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A podcast and blog examining the art and myths of the 21st century renaissance.

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Mermaid Mythology

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Mermaid myths have swam through the mind of man since he set sight upon the sea.

The ocean is beautiful, complex, and filled with incredible marine life. Even without imaginative stories, the sea holds an innately natural allure.

Across the world and throughout the ages, sirens have risen from the depths to sail upon mythology’s tides. I wanted to discuss three different types of merfolk from around the globe in this Loreland entry. The Japanese “Ningyo”, the Nordic “Finfolk”, and the Caribbean’s “Mami Wata”.

The Ningyo

Delving into the waters around Japan, you will find the Ningyo. The Ningyo are fascinating characters, as the island of Japan has a unique history shaped by the sea. Japan has a history of real-life sirens known as the “Ama” (海女).

These women are pearl divers who delve deep into the ocean to gather seaweed, shellfish, and of course pearls to trade back on land. The Ama have been practicing their diving for thousands of years, and have a history steeped in nautical tradition. These women use breath-holding techniques that trained their bodies to retain more oxygen by exhaling slightly before diving to expel excess carbon dioxide, minimizing oxygen consumption, and using breath-holding techniques such as lung packing or glossopharyngeal insufflation to increase oxygen retention. The Ama's ability to hold their breath for extended periods of time underwater is a combination of physical conditioning, mental focus, and specialized diving techniques honed through generations of practice and experience. They are living examples of how the human body can be trained to do incredible (mermaid-like) tasks.

When girls were selected to be Ama divers, they were chosen in part because of the body type needed to pursue this line of work. Requiring higher levels of body fat to insulate them from the cold waters. Often-times beginning their training at the young age of 12. The Ama are highly respected as female embodiments of perseverance, strength, and independence. Japanese mermaid mythology undoubtedly took shape in part with inspiration from these real-life women. The Ningyo sirens were said to cry tears of pearls- a rather poetic idea. The beauty in life that sometimes results from sorrow is illustrated perfectly in this story of weeping mermaids. Sometimes the worst things in life are blessings in disguise, if you give them time.

In descriptions from old texts, Ningyo mermaids have fish-like anatomies, appearing more animal than human. They were frightening to see, feral in comparison to Disney’s charming Little Mermaid. Ningyo’s have pointed tails and barbarous spines protruding from their sea urchin skin. In my depiction of the Ningyo I used watercolor to capture the vibrant hues of blues and reds of these sirens which camouflages them in coral reefs.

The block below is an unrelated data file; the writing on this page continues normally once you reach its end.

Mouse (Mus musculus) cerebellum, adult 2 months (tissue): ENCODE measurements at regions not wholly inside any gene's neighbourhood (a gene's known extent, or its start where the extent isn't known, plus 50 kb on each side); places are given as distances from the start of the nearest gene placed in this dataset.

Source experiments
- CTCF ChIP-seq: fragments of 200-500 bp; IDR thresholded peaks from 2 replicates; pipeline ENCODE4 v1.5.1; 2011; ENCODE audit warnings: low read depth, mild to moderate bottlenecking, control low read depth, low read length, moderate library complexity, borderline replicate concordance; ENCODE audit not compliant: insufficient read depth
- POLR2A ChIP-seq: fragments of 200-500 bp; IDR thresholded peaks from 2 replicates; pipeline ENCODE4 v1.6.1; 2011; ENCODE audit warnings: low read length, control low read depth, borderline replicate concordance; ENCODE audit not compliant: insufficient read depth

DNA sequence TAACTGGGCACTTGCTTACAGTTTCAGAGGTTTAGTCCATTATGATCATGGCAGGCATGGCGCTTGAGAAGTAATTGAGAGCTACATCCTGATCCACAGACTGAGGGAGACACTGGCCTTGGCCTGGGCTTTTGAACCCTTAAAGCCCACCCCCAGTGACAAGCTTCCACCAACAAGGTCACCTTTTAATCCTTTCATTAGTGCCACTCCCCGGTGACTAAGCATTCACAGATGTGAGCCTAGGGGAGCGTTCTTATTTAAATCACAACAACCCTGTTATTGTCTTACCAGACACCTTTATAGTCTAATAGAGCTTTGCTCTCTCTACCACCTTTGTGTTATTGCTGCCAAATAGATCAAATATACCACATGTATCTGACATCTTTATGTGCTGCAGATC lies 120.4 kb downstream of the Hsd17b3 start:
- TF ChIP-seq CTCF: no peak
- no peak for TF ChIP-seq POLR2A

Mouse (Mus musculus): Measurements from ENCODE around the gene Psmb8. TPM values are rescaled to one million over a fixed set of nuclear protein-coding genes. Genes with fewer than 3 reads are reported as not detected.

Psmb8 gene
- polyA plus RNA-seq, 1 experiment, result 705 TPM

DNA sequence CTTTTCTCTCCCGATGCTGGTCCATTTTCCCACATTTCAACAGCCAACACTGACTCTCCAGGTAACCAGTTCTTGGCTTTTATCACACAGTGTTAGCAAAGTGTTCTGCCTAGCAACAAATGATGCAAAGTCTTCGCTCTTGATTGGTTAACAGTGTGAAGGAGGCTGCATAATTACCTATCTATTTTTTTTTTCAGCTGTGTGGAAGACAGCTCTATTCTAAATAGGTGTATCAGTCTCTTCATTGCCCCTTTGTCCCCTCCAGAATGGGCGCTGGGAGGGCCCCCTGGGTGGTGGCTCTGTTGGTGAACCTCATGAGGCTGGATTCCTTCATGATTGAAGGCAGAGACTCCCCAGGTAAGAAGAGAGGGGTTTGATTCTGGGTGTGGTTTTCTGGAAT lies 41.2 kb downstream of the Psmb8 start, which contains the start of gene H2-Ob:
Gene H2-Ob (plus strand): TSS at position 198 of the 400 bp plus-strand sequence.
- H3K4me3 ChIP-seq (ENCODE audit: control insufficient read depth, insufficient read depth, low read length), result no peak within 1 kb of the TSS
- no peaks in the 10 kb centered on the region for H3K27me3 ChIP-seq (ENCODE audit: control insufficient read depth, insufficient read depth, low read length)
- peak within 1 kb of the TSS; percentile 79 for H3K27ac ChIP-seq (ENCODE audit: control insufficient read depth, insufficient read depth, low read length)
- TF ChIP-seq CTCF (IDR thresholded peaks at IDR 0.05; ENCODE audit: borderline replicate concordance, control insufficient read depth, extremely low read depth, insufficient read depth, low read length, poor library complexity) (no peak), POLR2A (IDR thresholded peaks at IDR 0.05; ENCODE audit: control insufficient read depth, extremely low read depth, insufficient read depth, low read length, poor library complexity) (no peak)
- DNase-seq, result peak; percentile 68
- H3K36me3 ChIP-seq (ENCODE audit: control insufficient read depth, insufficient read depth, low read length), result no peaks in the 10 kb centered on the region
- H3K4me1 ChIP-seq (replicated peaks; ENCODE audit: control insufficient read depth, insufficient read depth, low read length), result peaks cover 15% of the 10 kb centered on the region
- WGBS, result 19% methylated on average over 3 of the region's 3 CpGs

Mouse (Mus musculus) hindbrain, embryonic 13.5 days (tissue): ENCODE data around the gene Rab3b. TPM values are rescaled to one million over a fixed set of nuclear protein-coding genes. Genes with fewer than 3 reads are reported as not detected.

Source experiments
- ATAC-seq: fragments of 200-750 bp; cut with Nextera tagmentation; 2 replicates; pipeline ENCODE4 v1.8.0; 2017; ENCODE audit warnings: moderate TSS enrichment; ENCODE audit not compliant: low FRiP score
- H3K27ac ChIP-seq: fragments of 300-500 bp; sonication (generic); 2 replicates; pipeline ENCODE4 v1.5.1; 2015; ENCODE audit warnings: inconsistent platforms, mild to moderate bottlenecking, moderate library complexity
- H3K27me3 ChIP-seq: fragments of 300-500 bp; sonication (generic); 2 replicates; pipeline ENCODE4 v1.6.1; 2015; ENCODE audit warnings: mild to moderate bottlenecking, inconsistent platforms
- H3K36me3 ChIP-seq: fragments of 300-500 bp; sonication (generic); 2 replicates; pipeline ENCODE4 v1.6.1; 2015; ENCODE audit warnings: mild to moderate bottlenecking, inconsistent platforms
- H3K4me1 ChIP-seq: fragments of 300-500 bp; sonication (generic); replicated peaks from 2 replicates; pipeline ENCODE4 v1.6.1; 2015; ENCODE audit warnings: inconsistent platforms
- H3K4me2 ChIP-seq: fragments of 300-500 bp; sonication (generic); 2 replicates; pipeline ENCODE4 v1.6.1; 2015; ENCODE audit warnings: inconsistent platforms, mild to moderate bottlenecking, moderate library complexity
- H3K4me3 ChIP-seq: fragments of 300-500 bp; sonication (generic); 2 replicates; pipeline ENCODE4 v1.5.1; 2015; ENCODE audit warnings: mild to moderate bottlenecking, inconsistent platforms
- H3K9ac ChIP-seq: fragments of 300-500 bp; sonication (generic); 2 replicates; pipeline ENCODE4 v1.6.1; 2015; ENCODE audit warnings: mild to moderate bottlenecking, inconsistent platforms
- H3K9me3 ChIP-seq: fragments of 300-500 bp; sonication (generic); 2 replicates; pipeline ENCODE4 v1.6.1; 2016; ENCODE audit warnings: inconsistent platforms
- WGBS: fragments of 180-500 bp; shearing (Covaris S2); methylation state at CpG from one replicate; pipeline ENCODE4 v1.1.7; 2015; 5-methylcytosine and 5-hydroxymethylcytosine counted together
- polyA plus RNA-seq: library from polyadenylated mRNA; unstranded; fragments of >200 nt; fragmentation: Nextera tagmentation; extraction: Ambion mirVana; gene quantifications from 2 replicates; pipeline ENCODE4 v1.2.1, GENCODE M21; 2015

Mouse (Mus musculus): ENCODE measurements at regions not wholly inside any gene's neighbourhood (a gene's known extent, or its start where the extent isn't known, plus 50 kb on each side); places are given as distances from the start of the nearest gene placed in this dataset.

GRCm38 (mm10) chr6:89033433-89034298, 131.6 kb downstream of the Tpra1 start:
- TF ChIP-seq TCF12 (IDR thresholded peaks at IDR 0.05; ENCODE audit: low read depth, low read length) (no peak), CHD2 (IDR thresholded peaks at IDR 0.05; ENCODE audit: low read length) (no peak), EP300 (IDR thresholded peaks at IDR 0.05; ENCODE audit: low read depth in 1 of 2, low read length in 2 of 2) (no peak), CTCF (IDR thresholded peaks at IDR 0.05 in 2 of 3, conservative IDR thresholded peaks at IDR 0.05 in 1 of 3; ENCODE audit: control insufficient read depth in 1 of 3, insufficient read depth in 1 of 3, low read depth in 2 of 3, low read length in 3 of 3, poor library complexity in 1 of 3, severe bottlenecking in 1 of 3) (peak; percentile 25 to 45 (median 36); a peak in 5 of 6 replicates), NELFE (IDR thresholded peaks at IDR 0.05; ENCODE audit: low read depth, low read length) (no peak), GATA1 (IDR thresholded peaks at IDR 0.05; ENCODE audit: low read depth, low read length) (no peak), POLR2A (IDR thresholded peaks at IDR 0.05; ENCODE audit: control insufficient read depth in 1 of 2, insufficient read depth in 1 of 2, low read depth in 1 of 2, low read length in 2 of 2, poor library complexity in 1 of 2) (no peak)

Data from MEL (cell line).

One last fascinating aspect of these Japanese mermaids lies in their ability to sing prophetic songs about future events. Stories say the Ningyo had entrancing voices like so many other merfolk swimming in the world’s oceans, but their lyrics could supposedly tell the future. What a wondrous power...

The Arctic Mermaid

Far north, in the dark waters of the Arctic Ocean swims another species of mermaid both beautiful and wild. Scandinavia is geographically exposed to the ocean. Because of this, the people living there had many interactions with the sea that shaped their myths. The Nordic people’s sea is cold, dangerous, and vast. Harboring whales, giant squid, narwhales, and many other manners of large and alien sea creatures. I took these environmental elements into consideration as I painted the Arctic mermaid, giving her salmon-like scales and a layer of subcutaneous fat that insulated her from the freezing water as seen in creatures like seals and walruses.

These siren’s are called “Finnar” or “finfolk” or “menfolk” in folklore, dependent upon which nordic language and which time period one is referring to. In Old Norse, “finnar” means “to find” and was originally a term that referred to a northern tribe called the Sámi. These people are fishermen and reindeer herders living in northern Norway, Sweden, Finland, and Western Russia where the midnight sun lasts for months on end. They have inhabited these northern regions for thousands of years. Thus giving the extreme environment time to shape their collective psychology into something quite unique and beautiful.

Cornelius Tacitus (ca. 55-ca. 117 C.E.) was a Roman historian who, in his most celebrated work the Germania, provided the earliest written material about the Sámi. He wrote, “Unconcerned towards men, unconcerned towards Heaven, they have achieved a consummation very difficult: they have nothing even to ask for.” Without a doubt, there is something valuable to be observed from their nomadic way of life and connection to tradition versus materialism inherent within it.